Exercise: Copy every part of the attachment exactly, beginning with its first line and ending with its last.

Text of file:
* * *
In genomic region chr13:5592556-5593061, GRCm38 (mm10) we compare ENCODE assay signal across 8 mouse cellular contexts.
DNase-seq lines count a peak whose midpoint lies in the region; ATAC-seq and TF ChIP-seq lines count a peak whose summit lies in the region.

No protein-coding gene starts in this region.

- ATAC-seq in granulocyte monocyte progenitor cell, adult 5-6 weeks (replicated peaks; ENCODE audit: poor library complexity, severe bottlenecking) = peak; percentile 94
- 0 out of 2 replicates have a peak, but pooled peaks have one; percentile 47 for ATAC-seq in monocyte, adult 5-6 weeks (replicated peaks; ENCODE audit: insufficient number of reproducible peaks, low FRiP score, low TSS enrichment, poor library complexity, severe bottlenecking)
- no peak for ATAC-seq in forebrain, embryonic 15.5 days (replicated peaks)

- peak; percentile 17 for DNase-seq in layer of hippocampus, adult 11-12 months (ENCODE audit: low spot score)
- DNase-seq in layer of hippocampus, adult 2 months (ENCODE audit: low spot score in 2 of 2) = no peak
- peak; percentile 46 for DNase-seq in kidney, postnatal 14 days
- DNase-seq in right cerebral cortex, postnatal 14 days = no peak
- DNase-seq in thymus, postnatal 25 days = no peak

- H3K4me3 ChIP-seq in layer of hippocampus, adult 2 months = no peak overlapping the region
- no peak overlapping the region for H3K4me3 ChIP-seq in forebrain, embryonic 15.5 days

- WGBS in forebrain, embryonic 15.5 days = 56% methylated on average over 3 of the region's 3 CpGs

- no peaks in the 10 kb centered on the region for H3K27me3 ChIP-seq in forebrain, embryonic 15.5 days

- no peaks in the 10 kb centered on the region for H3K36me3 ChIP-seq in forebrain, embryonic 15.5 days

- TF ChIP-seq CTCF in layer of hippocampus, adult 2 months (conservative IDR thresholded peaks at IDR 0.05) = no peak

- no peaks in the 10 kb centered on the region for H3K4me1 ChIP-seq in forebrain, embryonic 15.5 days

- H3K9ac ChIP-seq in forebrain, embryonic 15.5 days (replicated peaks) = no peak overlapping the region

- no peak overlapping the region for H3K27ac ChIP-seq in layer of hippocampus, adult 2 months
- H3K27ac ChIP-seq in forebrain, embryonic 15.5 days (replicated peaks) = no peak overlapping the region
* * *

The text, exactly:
In genomic region chr13:5592556-5593061, GRCm38 (mm10) we compare ENCODE assay signal across 8 mouse cellular contexts.
DNase-seq lines count a peak whose midpoint lies in the region; ATAC-seq and TF ChIP-seq lines count a peak whose summit lies in the region.

No protein-coding gene starts in this region.

- ATAC-seq in granulocyte monocyte progenitor cell, adult 5-6 weeks (replicated peaks; ENCODE audit: poor library complexity, severe bottlenecking) = peak; percentile 94
- 0 out of 2 replicates have a peak, but pooled peaks have one; percentile 47 for ATAC-seq in monocyte, adult 5-6 weeks (replicated peaks; ENCODE audit: insufficient number of reproducible peaks, low FRiP score, low TSS enrichment, poor library complexity, severe bottlenecking)
- no peak for ATAC-seq in forebrain, embryonic 15.5 days (replicated peaks)

- peak; percentile 17 for DNase-seq in layer of hippocampus, adult 11-12 months (ENCODE audit: low spot score)
- DNase-seq in layer of hippocampus, adult 2 months (ENCODE audit: low spot score in 2 of 2) = no peak
- peak; percentile 46 for DNase-seq in kidney, postnatal 14 days
- DNase-seq in right cerebral cortex, postnatal 14 days = no peak
- DNase-seq in thymus, postnatal 25 days = no peak

- H3K4me3 ChIP-seq in layer of hippocampus, adult 2 months = no peak overlapping the region
- no peak overlapping the region for H3K4me3 ChIP-seq in forebrain, embryonic 15.5 days

- WGBS in forebrain, embryonic 15.5 days = 56% methylated on average over 3 of the region's 3 CpGs

- no peaks in the 10 kb centered on the region for H3K27me3 ChIP-seq in forebrain, embryonic 15.5 days

- no peaks in the 10 kb centered on the region for H3K36me3 ChIP-seq in forebrain, embryonic 15.5 days

- TF ChIP-seq CTCF in layer of hippocampus, adult 2 months (conservative IDR thresholded peaks at IDR 0.05) = no peak

- no peaks in the 10 kb centered on the region for H3K4me1 ChIP-seq in forebrain, embryonic 15.5 days

- H3K9ac ChIP-seq in forebrain, embryonic 15.5 days (replicated peaks) = no peak overlapping the region

- no peak overlapping the region for H3K27ac ChIP-seq in layer of hippocampus, adult 2 months
- H3K27ac ChIP-seq in forebrain, embryonic 15.5 days (replicated peaks) = no peak overlapping the region